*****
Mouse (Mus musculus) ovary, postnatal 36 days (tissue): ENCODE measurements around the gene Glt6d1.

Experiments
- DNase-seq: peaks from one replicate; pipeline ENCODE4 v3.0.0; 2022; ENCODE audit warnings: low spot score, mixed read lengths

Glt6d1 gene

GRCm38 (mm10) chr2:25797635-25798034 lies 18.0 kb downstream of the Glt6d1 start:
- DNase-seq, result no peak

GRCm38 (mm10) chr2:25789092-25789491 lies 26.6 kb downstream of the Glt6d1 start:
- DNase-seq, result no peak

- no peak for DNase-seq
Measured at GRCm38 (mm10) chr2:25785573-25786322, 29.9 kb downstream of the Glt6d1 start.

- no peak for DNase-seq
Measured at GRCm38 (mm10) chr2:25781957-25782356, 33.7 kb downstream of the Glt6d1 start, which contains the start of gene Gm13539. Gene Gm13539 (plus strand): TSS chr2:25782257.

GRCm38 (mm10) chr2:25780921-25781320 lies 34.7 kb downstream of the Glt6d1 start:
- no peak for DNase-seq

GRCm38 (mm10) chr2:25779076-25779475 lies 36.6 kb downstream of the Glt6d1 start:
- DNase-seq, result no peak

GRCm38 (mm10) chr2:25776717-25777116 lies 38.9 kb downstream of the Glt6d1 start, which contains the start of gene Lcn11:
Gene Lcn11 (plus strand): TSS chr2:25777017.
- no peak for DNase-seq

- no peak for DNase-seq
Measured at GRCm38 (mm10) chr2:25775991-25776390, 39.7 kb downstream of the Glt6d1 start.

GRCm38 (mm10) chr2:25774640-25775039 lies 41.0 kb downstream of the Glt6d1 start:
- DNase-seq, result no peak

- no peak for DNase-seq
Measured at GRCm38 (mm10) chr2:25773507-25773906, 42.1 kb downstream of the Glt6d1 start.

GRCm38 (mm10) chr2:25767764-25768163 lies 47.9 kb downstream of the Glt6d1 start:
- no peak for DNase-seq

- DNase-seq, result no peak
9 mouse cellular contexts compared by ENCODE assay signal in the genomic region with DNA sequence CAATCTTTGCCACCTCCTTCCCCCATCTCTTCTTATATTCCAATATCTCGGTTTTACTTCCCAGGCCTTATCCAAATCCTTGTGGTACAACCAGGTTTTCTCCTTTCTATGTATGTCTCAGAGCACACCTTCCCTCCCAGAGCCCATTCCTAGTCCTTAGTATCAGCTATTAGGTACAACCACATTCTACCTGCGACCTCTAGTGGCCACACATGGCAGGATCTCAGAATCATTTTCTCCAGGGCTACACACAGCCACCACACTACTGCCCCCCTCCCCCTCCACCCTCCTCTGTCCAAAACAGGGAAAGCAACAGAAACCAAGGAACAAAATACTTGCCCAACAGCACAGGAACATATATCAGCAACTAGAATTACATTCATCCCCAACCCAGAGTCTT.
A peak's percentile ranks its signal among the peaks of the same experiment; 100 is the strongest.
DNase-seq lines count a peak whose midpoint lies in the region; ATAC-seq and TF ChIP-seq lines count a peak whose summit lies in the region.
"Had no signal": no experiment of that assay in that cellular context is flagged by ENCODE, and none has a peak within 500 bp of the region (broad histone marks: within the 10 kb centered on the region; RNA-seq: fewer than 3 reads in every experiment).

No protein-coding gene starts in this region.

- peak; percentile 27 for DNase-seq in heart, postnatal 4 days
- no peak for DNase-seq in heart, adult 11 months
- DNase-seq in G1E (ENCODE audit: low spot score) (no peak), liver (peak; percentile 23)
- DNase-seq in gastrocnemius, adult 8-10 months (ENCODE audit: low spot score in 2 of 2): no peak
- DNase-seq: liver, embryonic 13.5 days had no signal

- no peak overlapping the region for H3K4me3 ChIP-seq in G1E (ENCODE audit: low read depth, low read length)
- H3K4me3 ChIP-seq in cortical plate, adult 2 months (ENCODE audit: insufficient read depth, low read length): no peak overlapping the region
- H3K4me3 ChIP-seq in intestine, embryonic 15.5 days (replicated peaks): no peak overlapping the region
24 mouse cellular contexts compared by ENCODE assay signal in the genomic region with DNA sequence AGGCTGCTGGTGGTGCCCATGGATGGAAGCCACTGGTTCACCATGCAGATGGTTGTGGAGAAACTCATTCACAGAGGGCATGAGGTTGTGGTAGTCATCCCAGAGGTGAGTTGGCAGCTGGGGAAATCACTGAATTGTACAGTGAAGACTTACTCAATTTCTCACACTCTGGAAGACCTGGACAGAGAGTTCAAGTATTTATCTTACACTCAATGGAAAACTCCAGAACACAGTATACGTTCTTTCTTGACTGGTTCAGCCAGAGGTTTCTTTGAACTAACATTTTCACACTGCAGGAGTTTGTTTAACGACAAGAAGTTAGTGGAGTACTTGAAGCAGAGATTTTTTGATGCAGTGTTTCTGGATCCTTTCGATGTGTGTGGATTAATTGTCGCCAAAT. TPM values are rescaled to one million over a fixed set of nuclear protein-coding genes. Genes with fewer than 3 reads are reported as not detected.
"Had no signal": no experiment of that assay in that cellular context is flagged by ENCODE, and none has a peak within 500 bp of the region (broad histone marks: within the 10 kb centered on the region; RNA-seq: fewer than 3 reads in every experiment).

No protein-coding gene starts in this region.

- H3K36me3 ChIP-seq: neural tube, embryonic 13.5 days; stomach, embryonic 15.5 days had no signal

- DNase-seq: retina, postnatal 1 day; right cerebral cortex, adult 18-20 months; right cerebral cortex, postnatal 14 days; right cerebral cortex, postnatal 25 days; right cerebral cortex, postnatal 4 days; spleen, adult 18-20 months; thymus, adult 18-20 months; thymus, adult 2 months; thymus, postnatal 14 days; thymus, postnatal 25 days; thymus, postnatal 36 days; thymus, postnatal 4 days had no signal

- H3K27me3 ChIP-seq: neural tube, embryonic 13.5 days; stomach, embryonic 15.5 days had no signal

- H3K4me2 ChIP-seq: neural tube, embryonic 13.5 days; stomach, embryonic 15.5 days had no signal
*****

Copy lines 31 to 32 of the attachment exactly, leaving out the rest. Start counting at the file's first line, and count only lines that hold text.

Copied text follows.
DNase-seq lines count a peak whose midpoint lies in the region; ATAC-seq and TF ChIP-seq lines count a peak whose summit lies in the region.
"Had no signal": no experiment of that assay in that cellular context is flagged by ENCODE, and none has a peak within 500 bp of the region (broad histone marks: within the 10 kb centered on the region; RNA-seq: fewer than 3 reads in every experiment).